Going to Extremes In Arctic: Is it Worth It?
As Royal Dutch Shell continues to make perfectly clear, industry is not prepared to safely explore for oil in the pristine waters of America’s Arctic. Shell’s Arctic operations have been called the “gold standard” of the oil industry and if this is the best they’ve got, the industry is not Arctic ready.
Beyond the arguments of the Arctic being a harsh, dangerous, infrastructure-less environment, the question remains, does it make economic sense to drill for oil in this remote region now for barrels of oil in 10 years? In 12 years, cars will be averaging 54.5 mpg. Energy efficiency and a growing renewable fuel market are also making headway. U.S. oil production hit its highest level in 20 years in 2012 and it is projected to increase an additional 14 percent this year—without the extreme oil of the Arctic. In 10 years, will Americans need the extreme oil of the Arctic that Shell is so desperately seeking?
What happens in the Arctic doesn’t stay in the Arctic. In addition to the potentially catastrophic local impacts, climate pollution from drilling in the region, especially black carbon emissions from the drill fleet accelerates Arctic warming and melting. Black carbon, which was reported this week to be the second-largest human contributor to climate change after CO2. It is even worse when this pollution is emitted in the Arctic where it has direct effects on ice.
Interior Secretary Ken Salazar should take notice on his way out the door to Colorado that our country is done with lining the pockets of the oil industry and we do care about climate change and special places like the Arctic. Tens of thousands of our supporters have already written to the Secretary and President Obama this week. Our goal is 60,000.
Caution and concern goes beyond the environmental community. As the drill ships were being prepared to head north for the summer, Lloyd’s of London warned that offshore drilling in the Arctic would “constitute a unique and hard-to-manage risk.” The insurance giant also urged companies to “think carefully about the consequences of action” before exploring for oil in the region. Watching Shell's problems, Norwegian Statoil continues to defer its plans to drill in the Arctic Ocean, and French oil company Total SA ended the year by publicly calling Arctic drilling too risky for any company."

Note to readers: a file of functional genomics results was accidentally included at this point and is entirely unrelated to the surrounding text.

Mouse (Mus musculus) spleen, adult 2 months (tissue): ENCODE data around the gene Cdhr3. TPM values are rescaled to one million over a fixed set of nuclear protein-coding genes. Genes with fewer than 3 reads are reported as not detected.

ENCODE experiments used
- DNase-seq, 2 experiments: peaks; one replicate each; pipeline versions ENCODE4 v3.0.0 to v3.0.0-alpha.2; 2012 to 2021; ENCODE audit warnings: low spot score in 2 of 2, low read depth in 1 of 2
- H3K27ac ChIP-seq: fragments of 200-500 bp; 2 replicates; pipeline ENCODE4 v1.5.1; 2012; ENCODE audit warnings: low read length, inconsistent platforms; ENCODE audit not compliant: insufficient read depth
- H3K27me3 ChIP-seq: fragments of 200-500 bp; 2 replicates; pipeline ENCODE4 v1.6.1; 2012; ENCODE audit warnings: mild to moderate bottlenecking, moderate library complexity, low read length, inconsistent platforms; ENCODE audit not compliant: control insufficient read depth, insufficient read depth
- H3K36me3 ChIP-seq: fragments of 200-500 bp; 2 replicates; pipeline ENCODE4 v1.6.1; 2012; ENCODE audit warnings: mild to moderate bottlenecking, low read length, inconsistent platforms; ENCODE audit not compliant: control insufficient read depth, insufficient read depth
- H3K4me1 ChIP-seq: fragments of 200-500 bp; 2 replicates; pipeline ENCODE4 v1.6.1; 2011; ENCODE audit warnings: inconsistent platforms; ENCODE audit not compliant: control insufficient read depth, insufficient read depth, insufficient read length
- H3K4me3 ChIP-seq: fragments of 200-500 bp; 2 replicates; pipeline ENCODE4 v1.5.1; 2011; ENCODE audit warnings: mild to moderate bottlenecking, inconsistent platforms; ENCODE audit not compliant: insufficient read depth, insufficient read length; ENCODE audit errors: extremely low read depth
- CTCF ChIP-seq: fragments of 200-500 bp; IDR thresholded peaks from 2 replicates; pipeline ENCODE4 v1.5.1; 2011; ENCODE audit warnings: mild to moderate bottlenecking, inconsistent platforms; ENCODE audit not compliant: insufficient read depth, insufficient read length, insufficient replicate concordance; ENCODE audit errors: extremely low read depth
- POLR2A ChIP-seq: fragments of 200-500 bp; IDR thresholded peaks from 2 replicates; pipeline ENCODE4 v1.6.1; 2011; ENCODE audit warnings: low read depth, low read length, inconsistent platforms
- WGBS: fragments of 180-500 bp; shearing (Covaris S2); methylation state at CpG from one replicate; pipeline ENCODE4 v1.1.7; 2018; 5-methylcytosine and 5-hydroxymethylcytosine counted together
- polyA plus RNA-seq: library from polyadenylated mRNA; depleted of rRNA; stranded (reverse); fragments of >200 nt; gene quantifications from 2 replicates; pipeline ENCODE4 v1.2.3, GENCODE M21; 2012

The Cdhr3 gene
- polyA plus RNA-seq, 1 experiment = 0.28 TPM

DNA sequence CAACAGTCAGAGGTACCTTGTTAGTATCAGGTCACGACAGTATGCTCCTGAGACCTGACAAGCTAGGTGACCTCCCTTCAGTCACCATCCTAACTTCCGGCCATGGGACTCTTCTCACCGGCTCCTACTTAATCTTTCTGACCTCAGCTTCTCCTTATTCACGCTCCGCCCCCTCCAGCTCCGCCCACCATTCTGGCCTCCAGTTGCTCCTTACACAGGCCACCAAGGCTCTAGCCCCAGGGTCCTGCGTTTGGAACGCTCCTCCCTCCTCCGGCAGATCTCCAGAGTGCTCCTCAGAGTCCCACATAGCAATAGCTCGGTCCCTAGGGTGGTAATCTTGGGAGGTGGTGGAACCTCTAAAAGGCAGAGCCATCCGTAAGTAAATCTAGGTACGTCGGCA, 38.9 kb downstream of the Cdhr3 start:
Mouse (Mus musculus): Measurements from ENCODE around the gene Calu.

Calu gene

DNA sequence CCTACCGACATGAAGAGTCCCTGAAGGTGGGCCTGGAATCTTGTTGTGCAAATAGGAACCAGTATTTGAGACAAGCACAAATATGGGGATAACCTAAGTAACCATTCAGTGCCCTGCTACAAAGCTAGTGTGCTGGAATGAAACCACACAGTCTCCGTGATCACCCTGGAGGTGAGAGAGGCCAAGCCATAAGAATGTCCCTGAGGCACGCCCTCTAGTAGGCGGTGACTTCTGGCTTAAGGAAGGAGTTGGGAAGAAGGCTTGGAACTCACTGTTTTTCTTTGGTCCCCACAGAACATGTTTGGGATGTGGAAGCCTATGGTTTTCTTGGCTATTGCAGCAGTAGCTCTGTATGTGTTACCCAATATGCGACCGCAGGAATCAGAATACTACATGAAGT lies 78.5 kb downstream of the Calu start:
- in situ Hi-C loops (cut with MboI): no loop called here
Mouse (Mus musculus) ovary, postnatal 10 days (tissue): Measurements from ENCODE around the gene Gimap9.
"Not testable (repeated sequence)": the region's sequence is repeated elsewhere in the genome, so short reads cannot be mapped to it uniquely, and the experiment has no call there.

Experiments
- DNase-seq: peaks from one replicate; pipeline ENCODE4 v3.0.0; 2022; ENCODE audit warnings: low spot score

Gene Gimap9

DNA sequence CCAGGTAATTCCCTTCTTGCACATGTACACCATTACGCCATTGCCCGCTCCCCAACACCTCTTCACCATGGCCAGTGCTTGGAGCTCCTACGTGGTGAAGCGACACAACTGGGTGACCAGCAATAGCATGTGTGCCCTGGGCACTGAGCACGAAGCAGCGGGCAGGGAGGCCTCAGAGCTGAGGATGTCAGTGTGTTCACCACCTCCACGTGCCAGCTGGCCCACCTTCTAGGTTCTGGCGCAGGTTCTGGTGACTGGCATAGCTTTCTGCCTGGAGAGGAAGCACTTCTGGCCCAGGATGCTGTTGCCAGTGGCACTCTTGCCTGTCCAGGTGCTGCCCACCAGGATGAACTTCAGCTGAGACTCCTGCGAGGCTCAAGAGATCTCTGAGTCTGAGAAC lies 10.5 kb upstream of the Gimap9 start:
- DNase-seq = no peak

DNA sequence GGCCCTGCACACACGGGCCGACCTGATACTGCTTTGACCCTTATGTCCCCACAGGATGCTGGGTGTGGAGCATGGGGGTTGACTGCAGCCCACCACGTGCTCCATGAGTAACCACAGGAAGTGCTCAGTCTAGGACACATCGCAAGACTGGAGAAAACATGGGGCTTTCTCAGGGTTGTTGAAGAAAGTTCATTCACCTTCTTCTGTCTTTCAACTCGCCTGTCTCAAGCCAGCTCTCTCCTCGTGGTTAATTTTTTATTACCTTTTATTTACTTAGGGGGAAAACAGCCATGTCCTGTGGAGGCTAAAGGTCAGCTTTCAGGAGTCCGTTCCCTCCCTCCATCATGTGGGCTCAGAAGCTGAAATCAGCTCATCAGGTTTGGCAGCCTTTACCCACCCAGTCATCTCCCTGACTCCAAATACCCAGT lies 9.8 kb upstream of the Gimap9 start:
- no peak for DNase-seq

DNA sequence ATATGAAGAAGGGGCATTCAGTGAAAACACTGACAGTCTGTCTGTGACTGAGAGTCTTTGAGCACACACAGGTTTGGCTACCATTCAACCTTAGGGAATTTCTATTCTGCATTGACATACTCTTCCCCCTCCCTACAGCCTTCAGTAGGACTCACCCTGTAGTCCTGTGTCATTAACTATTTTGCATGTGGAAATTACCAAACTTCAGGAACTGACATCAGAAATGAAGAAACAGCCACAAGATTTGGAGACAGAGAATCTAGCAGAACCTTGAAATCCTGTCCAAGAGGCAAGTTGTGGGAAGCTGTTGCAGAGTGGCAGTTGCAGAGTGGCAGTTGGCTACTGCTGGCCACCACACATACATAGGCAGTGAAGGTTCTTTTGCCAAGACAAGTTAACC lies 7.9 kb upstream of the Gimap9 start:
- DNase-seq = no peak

The Sustainable Energy and Environment Coalition, a group of 45 Democratic congressional representatives, called for a formal investigation of the Kulluk incident in order to determine whether Shell should be allowed to continue drilling for oil in Alaskan waters. And my personal favorite quote; Rep. Ed Markey (D-Mass.), the top Democrat on the House Natural Resources Committee, said recently:
Oil companies keep saying they can conquer the Arctic, but the Arctic keeps disagreeing with the oil companies.
This week, former EPA administrator and the director of the White House Office of Energy and Climate Change policy under President Barack Obama Carol Browner and former Chief of Staff for President Clinton, John Podesta delivered a strong warning to stay out of the Arctic.
Secretary Salazar has called for a 60-day investigation into Shell’s 2012 Arctic operations and media reports say there is an ongoing criminal investigation into pollution related to their drilling vessels. The top dogs from U.S. environmental groups sent Salazar a letter last week requesting a time out. We can go on about rigs hitting shores and the numerous “free passes” the Administration has granted Shell. Now is the time for the President and his team to recognize that drilling in the Arctic now just does not make sense and poses too great a risk.
Meanwhile, our attorneys here at Earthjustice will continue to represent its clients in challenging flawed and unlawful oil and gas permits that put the Arctic Ocean, its wildlife and its people at risk. Our aim is to promote a clean energy future and protect the pristine American Arctic waters from harmful industrial activities in the short term with a long-term focus of conservation based on the best available science.